Power search features for most article databases:
- Use synonyms -- there are many ways to express a concept (teenager or teenagers or adolescent)
- Use truncation to get different forms of the word, for example teenage* will retrieve teenagers, teenager, teenaged, etc.
- Use quotation marks when you want an "exact phrase"
A bit more complex -- but really powerful:
- Use "controlled vocabulary" (also called descriptors or subject headings) if the database has them. The ERIC Thesaurus is a very powerful tool. You can browse the Thesaurus by category to get an overview of how the research is organized in a topic area, and to learn the terminology that the editors apply to describe what an article is "about".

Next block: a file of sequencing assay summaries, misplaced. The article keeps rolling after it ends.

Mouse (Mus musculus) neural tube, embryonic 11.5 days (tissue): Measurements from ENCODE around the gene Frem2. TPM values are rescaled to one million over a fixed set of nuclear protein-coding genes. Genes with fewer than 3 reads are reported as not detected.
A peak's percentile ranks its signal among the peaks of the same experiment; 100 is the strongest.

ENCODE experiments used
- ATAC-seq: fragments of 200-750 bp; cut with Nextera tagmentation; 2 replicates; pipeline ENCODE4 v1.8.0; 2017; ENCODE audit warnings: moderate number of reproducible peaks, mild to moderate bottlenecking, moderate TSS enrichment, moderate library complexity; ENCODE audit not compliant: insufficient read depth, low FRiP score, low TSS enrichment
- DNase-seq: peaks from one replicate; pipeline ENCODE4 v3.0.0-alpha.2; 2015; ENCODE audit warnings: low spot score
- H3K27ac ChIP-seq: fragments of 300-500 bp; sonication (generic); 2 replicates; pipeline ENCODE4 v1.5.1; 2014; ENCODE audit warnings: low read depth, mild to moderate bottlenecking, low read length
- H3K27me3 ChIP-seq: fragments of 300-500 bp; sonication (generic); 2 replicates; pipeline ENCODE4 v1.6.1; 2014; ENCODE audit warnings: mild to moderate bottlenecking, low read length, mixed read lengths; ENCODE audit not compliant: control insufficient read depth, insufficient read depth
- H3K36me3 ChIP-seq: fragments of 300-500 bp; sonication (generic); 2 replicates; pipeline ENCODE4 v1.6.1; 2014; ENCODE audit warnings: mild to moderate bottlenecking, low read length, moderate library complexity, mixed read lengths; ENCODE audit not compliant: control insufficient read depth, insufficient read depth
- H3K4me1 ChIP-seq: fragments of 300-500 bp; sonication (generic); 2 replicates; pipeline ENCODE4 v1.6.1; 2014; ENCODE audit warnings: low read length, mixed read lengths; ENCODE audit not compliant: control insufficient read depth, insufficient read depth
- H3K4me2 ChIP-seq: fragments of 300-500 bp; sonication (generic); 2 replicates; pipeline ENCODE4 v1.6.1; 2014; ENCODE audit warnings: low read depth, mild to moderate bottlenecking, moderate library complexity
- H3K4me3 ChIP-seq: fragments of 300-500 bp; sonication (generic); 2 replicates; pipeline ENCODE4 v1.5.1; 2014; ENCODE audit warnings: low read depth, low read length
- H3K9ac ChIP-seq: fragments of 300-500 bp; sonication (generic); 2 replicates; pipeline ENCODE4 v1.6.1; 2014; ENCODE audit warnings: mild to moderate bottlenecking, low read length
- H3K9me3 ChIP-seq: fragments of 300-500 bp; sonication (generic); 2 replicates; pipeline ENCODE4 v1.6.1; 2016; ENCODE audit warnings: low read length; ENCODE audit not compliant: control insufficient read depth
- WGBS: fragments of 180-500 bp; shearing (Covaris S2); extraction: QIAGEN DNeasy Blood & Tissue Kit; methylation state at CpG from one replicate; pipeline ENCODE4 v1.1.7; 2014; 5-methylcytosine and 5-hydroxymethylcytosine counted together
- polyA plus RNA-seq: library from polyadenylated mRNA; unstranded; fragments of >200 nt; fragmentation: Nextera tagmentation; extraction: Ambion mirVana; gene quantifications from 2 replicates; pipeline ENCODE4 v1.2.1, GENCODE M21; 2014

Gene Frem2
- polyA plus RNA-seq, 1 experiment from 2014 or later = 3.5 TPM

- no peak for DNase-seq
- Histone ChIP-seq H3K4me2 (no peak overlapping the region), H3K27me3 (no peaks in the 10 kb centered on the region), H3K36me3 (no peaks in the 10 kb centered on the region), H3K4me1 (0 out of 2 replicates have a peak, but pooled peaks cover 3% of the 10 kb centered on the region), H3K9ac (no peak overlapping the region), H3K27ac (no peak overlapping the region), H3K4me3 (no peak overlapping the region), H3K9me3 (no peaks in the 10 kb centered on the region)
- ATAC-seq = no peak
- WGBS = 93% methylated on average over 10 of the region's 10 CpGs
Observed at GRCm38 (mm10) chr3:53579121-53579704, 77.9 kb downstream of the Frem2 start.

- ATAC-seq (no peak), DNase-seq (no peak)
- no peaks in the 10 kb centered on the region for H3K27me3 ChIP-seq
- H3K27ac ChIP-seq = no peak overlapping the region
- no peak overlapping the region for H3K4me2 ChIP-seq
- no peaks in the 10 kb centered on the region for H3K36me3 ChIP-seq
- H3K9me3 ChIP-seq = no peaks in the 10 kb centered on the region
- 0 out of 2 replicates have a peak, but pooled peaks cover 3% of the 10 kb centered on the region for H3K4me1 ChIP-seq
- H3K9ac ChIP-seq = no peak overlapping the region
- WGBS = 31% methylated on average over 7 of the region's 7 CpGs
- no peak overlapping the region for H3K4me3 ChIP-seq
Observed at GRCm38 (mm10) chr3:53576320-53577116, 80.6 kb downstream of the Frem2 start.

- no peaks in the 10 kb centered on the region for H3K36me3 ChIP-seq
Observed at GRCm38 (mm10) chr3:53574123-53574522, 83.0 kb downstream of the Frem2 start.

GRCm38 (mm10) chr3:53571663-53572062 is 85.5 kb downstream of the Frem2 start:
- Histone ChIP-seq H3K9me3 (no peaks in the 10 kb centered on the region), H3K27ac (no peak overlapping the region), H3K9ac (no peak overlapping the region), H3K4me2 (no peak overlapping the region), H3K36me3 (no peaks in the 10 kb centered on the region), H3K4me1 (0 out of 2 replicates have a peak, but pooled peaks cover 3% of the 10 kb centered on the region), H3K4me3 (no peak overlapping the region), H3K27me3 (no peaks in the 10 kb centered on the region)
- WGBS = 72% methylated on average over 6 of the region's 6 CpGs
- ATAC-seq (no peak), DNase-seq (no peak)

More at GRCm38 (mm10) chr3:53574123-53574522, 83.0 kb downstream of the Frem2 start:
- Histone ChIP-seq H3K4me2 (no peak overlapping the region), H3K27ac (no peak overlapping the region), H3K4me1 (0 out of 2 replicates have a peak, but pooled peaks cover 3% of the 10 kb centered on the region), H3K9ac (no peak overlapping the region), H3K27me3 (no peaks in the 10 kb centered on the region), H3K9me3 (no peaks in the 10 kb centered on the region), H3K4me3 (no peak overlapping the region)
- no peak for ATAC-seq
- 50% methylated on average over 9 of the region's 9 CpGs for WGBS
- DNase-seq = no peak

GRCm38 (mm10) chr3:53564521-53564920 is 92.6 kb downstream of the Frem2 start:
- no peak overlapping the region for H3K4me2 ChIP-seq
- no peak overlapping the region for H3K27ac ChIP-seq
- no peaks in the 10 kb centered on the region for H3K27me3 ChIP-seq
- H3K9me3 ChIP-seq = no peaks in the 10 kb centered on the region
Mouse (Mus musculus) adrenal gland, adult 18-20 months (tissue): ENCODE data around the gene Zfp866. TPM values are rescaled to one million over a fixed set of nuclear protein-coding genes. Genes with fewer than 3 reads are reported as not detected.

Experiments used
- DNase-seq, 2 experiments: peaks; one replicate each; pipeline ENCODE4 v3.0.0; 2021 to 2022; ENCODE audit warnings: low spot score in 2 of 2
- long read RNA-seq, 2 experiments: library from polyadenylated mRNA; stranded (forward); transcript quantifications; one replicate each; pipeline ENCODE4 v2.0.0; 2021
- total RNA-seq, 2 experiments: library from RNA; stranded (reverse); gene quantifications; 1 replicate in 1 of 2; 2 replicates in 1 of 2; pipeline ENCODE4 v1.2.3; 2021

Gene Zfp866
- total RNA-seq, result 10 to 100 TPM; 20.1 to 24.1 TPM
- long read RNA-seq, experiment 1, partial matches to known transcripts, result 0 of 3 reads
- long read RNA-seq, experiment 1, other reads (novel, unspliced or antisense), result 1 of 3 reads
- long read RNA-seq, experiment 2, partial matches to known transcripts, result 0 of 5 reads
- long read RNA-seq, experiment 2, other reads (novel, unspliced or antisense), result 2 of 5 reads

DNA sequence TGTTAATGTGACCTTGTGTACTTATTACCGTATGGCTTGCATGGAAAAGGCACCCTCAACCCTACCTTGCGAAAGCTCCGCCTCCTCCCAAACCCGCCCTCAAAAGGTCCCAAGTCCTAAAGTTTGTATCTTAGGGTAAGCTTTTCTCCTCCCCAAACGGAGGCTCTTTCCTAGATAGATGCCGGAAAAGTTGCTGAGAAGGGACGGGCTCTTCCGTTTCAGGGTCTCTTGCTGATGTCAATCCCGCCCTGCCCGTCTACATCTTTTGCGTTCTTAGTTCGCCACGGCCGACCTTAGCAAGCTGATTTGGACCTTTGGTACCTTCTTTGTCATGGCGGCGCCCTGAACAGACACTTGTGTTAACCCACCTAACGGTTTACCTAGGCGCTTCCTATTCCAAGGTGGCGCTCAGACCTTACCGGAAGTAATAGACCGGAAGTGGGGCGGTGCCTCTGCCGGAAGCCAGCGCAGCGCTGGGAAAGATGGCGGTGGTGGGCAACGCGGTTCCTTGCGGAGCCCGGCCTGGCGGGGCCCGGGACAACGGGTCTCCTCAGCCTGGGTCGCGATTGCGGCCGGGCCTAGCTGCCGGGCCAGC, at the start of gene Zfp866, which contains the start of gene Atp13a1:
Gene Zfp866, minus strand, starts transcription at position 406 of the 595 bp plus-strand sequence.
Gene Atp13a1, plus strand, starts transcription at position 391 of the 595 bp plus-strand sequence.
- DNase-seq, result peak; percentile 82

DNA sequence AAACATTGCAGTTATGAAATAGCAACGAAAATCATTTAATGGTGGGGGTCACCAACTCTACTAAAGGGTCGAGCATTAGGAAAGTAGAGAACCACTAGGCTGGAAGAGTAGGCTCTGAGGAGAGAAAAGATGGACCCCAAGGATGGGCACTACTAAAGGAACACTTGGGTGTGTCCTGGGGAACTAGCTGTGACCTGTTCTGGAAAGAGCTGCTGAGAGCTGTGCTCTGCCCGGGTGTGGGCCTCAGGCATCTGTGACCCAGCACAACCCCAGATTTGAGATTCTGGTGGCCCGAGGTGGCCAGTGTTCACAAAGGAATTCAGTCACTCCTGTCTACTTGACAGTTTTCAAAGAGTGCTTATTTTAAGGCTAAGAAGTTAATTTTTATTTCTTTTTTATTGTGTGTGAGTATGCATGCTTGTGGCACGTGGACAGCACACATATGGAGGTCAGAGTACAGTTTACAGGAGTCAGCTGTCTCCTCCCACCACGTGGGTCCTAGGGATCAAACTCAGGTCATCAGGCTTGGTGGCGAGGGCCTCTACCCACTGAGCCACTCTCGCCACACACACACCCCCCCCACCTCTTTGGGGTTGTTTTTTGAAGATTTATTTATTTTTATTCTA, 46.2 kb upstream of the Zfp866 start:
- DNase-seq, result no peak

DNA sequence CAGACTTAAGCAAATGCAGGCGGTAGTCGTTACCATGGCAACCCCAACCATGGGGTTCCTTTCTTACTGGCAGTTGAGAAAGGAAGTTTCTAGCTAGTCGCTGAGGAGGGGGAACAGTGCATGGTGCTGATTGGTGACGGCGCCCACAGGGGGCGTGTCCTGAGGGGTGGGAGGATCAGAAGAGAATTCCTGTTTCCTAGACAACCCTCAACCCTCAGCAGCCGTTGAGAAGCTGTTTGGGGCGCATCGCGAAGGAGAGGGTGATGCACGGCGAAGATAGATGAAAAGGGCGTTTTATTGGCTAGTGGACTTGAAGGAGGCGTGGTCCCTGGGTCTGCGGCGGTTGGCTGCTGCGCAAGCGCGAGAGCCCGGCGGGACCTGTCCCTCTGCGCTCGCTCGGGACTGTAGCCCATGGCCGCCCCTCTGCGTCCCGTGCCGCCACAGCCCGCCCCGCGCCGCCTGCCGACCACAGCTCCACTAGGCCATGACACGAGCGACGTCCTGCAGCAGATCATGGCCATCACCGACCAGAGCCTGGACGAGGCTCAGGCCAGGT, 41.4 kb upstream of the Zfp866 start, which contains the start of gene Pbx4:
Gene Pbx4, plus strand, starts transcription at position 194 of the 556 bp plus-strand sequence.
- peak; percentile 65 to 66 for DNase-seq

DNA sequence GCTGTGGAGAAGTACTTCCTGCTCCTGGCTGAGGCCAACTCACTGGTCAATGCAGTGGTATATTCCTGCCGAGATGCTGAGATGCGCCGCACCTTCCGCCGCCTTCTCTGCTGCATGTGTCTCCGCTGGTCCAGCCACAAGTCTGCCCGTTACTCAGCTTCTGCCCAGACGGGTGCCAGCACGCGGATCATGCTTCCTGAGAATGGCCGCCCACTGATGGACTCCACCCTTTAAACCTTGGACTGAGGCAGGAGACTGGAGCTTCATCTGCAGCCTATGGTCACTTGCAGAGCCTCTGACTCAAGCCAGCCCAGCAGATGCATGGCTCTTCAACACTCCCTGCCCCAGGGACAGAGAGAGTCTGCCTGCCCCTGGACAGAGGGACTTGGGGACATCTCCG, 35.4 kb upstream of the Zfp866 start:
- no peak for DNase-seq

- Use the special "limits" or "fields" that the database offers. Many let you limit by language, ERIC also lets you limit by:
- Educational Level -- are you interested in secondary? elementary? higher education?
- Audience -- do you want articles oriented towards practitioners or researchers?
- Publication Type -- do you want dissertations? books? journals? classroom guides